The worst thing about the "mortgage crisis" is that people like me, who bought a house they could afford with normal loan terms, are screwed because banks made stupid loans to morons who don't understand credit and couldn't afford to pay their mortgage. Everybody hurts because the bubble that was the real estate market has popped. That annoys me to no end.
Ultimately, it looks like my house is likely to sell at my original cost or at a slight loss, though it becomes more of a loss when you consider the down payment I made and the various closing costs. It was kind of a perfect storm of equity decline over the eight years. I had to refinance at the time of the divorce, five years after purchase, at which time I had to let go of a little bit of the equity, and that was basically half the down payment. In the three years since, the only equity I had was appreciation, which has been summarily erased in the last two years because of the shitty market. So if you were to look at it in pure money in that wasn't going toward interest, I'll lose around $20k. Add in interest and taxes paid, and, well, I don't even want to go there. I'll just pretend that was like rent!
When you're not deep into a mortgage term, you're obviously not paying much of anything toward the principal of the loan. As such, waiting for a better offer gets you nowhere, because you'll end up going months paying on a loan and not building any equity. I'd rather just take the hit sooner and have better cash flow. The sooner I unload my house, the sooner we can start banking cash to take a bath on Diana's house.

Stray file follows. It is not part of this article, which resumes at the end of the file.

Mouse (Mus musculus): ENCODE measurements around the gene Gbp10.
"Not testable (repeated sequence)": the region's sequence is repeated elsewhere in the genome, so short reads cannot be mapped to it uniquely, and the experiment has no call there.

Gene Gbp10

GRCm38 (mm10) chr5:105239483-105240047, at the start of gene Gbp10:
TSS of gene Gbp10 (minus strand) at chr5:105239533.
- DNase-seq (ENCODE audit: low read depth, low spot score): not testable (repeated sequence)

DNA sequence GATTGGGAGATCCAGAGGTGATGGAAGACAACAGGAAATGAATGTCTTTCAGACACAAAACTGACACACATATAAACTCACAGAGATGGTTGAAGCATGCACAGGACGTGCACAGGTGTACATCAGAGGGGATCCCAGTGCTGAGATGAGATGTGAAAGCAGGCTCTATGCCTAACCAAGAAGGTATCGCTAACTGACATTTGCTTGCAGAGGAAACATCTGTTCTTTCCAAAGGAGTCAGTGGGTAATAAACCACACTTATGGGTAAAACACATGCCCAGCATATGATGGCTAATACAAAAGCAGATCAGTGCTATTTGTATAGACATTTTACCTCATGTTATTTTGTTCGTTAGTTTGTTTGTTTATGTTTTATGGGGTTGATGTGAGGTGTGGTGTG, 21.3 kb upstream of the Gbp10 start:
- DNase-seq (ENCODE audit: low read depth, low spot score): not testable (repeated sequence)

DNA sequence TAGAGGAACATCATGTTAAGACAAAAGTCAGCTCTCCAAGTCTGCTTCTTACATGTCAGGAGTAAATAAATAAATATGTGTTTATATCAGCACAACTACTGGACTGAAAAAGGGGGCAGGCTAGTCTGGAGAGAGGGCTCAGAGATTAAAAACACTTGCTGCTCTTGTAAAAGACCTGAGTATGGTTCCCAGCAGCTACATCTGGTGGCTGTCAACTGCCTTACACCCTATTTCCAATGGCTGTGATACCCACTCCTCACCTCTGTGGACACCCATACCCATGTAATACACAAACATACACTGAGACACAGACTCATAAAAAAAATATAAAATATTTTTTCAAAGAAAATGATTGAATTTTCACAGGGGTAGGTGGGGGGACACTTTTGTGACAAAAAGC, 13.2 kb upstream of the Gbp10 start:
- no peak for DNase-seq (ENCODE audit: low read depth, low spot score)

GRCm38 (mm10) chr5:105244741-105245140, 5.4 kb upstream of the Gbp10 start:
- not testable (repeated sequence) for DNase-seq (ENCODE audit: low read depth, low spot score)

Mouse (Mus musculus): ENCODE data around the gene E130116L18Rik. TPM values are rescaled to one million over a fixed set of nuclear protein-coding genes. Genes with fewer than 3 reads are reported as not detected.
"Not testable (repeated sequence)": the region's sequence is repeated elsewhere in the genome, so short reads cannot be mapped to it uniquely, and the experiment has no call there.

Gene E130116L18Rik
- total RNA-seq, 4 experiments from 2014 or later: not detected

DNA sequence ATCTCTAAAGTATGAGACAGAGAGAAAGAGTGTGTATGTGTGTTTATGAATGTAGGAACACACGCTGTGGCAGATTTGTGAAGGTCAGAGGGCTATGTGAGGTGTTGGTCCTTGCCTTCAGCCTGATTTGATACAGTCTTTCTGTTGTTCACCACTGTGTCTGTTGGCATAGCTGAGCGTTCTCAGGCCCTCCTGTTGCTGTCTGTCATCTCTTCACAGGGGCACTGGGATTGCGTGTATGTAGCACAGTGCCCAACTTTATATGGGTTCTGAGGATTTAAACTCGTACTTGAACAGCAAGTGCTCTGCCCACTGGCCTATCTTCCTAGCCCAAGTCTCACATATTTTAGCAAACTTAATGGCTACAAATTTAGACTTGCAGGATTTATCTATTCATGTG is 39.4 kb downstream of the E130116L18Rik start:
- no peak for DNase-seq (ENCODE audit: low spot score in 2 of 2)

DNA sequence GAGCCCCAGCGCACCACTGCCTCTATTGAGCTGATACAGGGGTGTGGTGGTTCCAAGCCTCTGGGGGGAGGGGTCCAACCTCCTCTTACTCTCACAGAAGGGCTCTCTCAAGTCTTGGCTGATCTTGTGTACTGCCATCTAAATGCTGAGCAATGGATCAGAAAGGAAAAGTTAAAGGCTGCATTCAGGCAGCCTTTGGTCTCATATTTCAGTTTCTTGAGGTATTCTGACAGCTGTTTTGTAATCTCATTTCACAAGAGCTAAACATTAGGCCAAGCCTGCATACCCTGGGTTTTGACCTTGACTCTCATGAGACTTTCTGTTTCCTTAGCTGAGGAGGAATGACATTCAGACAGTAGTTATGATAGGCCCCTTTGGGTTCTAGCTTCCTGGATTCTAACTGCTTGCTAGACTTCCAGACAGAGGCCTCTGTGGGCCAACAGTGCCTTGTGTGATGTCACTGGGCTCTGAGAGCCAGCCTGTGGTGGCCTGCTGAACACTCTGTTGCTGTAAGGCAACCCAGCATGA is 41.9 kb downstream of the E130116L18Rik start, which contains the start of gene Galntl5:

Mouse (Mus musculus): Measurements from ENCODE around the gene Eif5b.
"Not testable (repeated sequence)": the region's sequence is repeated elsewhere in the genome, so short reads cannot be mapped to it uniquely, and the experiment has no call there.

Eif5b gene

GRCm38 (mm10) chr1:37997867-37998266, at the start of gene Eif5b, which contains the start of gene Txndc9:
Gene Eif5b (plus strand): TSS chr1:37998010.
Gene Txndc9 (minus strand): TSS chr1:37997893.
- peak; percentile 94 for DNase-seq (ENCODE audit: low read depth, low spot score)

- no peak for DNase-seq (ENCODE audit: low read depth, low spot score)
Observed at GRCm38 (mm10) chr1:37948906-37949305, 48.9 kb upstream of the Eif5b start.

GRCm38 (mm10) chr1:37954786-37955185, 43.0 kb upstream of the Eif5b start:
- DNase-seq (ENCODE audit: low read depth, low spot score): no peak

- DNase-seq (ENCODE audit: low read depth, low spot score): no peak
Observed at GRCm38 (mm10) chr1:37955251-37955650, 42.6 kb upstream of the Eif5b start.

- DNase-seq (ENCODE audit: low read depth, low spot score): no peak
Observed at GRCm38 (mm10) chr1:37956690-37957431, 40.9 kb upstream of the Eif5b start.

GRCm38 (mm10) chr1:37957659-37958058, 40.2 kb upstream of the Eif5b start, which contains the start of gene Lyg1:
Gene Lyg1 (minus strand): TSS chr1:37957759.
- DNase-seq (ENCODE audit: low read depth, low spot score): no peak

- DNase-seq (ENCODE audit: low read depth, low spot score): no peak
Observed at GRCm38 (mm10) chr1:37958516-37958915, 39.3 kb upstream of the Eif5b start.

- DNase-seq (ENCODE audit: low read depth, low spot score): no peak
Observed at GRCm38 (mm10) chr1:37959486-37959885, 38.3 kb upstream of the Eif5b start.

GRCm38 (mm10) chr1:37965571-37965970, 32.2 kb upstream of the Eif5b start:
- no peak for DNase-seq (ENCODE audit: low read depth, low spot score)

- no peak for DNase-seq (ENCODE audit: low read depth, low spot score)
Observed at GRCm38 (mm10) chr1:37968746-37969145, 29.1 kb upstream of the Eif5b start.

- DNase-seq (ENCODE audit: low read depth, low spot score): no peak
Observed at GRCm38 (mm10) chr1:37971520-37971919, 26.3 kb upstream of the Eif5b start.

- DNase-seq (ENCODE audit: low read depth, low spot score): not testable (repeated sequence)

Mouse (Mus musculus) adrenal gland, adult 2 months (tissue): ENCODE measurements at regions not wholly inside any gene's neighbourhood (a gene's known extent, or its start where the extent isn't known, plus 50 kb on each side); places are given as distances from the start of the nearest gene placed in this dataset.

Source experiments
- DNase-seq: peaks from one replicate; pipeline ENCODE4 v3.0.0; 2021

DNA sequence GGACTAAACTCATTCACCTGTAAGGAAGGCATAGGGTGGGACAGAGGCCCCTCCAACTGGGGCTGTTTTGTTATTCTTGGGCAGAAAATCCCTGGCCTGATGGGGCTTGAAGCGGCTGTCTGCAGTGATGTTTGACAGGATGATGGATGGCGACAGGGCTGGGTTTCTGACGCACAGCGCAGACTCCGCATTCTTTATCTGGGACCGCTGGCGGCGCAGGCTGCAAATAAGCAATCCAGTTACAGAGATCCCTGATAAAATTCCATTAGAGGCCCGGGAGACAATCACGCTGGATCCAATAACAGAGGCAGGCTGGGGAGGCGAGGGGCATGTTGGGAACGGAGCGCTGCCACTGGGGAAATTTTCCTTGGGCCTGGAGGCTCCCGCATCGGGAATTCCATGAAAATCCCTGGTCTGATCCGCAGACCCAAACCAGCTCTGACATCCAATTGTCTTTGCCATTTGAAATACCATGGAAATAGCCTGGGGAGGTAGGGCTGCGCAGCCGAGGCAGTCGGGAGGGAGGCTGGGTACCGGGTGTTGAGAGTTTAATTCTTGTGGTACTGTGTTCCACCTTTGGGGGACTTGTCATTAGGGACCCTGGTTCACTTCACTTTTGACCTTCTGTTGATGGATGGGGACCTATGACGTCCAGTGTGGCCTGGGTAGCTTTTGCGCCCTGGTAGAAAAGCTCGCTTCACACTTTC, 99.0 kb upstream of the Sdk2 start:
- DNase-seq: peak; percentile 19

I think the thing that pains me the most is that I can't get back in to purchasing while stuff is going relatively cheap. Purely in square footage terms, my house would go for around 75% more out in the Seattle 'burbs, so whatever break you can get today would help. As disciplined as I think I could be, there's no way I'll be generating that kind of down payment cash for at least two to three years, unless I get promoted to Steve Ballmer's second in command. I'm guessing there's little chance of that. :)
But renting won't be terrible, even if it is expensive. Houses may be 75% higher to buy, but apartments and townhomes look more like they're around 40% higher. With salaries being in the neighborhood of 30% higher (in my field, at least), that's not a horrible disparity.
If this all sounds terrible, I don't know if it really is. The way I look at it is this: If we can sell my house quickly and Diana's within a year, we could be at a point where the only debt we have is her car (which is a tiny payment). Sure, we don't have a house that may or may not appreciate in value, but even with rent and a child, we should have tons of money left over to save, invest and start a college fund for Puzzoni Jr. We effectively lose a year of wealth building, but retirement accounts aside, we don't really have any wealth to speak of today.
I'm sure some people would see this as the end of the world, but really, what can you do about it? The upsides in my life suddenly become priceless. I get to work for a company I very much admire, I'll see mountains every day, I can avoid snow unless I choose otherwise, and above all, Diana and I get the fresh start we very much need. There's a lot of winning along side the losing.